'Asphyxiating for a breath of freedom': Wave of Hunger Strikes in Greece

Nikos Romanos at the hospital window

A number of hunger strikes are ongoing with imprisoned anarchist Nikos Romanos in his third week of action.

A series of hunger strikes, in the prisons, detention centres and on the streets, are reaching critical stages. Anarchist Nikos Romanos, joined and supported by others, has been on continuous hunger strike for nearly three weeks. Whilst outside the Greek parliament a number of Syrian refugees are also staging their own strike against the torturous process of gaining asylum in Greece.

Nikos Romanos, who in October was imprisoned for 15 years due to participation in the Velventos bank robbery, has been on hunger strike since 10th November. As a young prisoner he wished to make use of the right to educational furloughs after being accepted into a university. This request was denied by the prison authorities. So to was the request of Hrakli Kostari, imprisoned for a number of years for participation in the group November 17th, who had being using the educational furloughs to study for sometime already.

Both were told that their furloughs were cancelled and they would no longer have access to education. Hrakli Kostari begun his strike on October 28th and continued for more than thirty days until he decided he must stop due to a deteriorating health condition and the persistent refusal of the authorities to restore the furloughs. Nikos Romanos stated in his announcement:

'Last spring, I sat university entrance exams from inside the prison and got admitted to a faculty in Athens. According to their laws, since September 2014, I am eligible for educational furloughs to regularly attend classes from the beginning of the term.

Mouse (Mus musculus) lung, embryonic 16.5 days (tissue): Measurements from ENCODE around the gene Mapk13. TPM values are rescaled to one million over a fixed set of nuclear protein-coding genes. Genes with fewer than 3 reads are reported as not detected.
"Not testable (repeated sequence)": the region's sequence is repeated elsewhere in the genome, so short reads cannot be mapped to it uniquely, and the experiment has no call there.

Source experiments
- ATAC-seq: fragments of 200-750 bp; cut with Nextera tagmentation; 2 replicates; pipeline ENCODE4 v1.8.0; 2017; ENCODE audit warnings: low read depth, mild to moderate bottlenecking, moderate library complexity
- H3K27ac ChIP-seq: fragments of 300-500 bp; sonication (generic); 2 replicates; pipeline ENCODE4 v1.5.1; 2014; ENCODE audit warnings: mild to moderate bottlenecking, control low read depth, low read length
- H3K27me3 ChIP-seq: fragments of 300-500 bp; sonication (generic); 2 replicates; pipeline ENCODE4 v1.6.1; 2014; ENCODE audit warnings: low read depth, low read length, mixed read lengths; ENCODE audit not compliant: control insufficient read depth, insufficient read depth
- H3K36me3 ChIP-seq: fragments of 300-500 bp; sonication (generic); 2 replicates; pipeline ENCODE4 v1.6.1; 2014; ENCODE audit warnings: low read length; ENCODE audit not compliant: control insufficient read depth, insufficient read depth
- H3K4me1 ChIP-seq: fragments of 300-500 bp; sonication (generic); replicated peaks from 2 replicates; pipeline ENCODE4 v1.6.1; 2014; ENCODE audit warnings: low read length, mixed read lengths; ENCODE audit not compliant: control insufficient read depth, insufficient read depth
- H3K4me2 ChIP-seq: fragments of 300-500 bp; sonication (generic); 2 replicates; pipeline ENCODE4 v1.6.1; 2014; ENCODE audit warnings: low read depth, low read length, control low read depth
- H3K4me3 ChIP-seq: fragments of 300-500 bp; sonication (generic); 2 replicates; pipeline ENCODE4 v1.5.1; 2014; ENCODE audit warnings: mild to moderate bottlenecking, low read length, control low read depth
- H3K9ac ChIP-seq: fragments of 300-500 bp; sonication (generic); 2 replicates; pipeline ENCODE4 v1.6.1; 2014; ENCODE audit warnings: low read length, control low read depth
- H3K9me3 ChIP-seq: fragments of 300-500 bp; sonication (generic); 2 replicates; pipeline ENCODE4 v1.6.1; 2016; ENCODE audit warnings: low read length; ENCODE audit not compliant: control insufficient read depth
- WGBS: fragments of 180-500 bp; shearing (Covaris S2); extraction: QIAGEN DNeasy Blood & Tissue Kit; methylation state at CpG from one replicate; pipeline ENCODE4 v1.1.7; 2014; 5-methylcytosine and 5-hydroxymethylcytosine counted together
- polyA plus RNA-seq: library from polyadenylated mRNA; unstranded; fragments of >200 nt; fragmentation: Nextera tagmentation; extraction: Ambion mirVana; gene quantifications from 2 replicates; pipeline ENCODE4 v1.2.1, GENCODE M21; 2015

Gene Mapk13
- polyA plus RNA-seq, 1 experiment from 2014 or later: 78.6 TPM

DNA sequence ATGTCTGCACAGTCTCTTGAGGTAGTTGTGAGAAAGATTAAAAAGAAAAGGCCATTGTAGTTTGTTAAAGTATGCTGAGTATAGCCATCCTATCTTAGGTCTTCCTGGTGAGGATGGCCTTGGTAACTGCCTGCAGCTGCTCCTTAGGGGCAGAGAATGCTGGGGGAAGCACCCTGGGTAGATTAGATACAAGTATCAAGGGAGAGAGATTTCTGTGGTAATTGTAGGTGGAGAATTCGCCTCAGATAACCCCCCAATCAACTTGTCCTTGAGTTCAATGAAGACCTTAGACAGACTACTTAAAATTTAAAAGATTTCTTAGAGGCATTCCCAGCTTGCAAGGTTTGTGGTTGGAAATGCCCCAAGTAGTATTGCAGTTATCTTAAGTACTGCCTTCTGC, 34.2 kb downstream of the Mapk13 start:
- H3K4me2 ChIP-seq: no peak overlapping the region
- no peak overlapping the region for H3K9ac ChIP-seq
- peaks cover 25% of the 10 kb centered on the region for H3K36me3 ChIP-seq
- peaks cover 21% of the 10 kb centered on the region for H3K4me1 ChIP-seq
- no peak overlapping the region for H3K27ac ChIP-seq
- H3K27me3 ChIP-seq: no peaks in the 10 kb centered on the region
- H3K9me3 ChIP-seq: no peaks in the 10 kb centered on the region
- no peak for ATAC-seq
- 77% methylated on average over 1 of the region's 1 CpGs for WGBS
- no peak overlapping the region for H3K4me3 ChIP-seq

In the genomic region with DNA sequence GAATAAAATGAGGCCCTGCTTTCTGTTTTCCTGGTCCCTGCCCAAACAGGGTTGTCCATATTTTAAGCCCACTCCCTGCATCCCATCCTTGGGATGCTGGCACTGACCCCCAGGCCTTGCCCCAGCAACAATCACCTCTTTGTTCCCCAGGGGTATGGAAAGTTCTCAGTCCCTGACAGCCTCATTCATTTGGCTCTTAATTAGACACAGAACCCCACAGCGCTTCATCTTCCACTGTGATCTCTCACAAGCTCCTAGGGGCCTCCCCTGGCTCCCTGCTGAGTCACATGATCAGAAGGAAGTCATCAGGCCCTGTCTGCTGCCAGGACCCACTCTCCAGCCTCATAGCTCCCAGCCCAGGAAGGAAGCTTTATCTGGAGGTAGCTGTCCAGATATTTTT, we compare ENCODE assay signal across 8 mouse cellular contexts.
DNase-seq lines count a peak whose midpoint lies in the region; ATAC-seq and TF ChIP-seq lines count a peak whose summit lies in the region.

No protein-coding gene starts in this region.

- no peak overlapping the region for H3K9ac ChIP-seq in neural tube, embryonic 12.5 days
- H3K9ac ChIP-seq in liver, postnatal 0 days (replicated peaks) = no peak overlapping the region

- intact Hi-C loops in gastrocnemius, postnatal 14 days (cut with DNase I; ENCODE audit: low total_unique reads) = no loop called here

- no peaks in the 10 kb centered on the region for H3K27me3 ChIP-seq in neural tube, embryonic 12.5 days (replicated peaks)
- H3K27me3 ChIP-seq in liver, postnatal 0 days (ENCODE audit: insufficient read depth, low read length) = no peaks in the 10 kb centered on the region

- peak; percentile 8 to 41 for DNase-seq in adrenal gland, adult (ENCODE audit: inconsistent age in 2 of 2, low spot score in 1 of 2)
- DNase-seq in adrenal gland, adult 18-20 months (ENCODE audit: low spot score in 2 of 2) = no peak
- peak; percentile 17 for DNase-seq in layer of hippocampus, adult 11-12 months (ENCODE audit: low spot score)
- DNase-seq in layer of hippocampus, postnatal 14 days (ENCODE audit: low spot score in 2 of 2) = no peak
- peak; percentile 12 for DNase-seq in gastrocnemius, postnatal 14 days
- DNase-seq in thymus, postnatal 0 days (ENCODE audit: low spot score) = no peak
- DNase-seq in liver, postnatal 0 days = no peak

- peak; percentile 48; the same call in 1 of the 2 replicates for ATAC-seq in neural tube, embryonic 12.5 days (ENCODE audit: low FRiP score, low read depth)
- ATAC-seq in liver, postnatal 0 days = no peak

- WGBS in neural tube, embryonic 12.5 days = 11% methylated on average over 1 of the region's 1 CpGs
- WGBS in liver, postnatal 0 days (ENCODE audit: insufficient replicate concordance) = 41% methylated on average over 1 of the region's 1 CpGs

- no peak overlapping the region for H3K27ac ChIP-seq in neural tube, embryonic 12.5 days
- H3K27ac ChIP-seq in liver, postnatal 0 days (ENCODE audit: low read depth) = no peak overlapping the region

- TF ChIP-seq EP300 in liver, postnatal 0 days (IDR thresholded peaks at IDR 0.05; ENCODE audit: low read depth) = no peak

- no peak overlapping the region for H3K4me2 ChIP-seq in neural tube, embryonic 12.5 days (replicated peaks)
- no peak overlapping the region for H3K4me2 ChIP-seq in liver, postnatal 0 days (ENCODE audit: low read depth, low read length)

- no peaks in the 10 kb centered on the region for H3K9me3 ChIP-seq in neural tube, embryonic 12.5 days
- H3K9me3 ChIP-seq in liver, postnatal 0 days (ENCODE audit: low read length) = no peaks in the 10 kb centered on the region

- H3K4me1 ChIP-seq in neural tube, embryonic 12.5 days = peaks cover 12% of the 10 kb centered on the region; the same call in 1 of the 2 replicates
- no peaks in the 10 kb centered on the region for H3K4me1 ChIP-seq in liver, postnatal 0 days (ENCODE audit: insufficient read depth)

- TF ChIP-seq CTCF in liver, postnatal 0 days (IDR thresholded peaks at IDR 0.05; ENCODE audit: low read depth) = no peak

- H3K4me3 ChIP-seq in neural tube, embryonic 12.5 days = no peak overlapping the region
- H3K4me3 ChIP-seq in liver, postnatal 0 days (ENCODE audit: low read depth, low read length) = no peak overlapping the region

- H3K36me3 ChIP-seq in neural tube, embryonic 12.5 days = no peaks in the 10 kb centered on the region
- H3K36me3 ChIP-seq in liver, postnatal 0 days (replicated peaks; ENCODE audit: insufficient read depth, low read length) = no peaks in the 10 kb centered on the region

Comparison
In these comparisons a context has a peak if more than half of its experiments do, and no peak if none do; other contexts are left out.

As expected, my requests have fallen on deaf ears, something that makes me claim these prison furloughs using my body as a barricade.'

Despite having been moved to a guarded hospital due to his worsening health after two weeks, Romanos continues his strike. Frequent doctor's statements note significant weight loss and an increasingly precarious state of health as time goes on. On November 17th, anarchist Yannis Michailidis joined the hunger strike and has since been hospitalized. Solidarity actions ranging from hunger strikes by other imprisoned comrades to demonstrations, arsons and attacks have been ongoing since the beginning of the strike both in Greece and internationally.

Meanwhile a group of several hundred Syrian refugees have been permanently protesting outside the Greek parliament. As temperatures plunged last week with winter taking hold the Syrian refugees continued to protest and several dozen began a hunger strike on the 24th November demanding either that they are given papers to stay or are allowed to leave. Since the strike began at least nine people have collapsed and needed treatment. Their statement reads:

'We escaped from death in Syria. We escaped from death passing the Aegean sea. We want to live with dignity in Europe.'

Greece has one of the worst records for granting asylum in the EU with a very low percentage of requests being processed in any reasonable time. Such is the bizarre nature of the EU immigration bureaucracy that refugees are frequently prevented from leaving Greece but not given permission to legally stay either. This can leave people stuck in a country which has a policy of rounding up 'illegal' foreigners and detaining them in overcrowded police stations or in a number of newly built camps.

Within these detention camps hunger strikes have also taken place. The Amygdaleza camp on the outskirts of Athens saw a large hunger strike begin on November 17th after the recent deaths of two inmates and the detention of others for more than the 18 month limit. A separate hunger strike has begun in the Paranesti detention centre in northern Greece.

The government has frequently ignored hunger strikes in the recent past. They took little notice when thousands went on hunger strike against the creation of new high security prisons a few months ago and generally view migrants and refugees as a problem rather than as people. Though little can be expected from the government, the Syrians on the street, the migrants in the detention centres and Nikos Romanos and the imprisoned comrades continue to fight with great determination for basic dignities with their very bodies.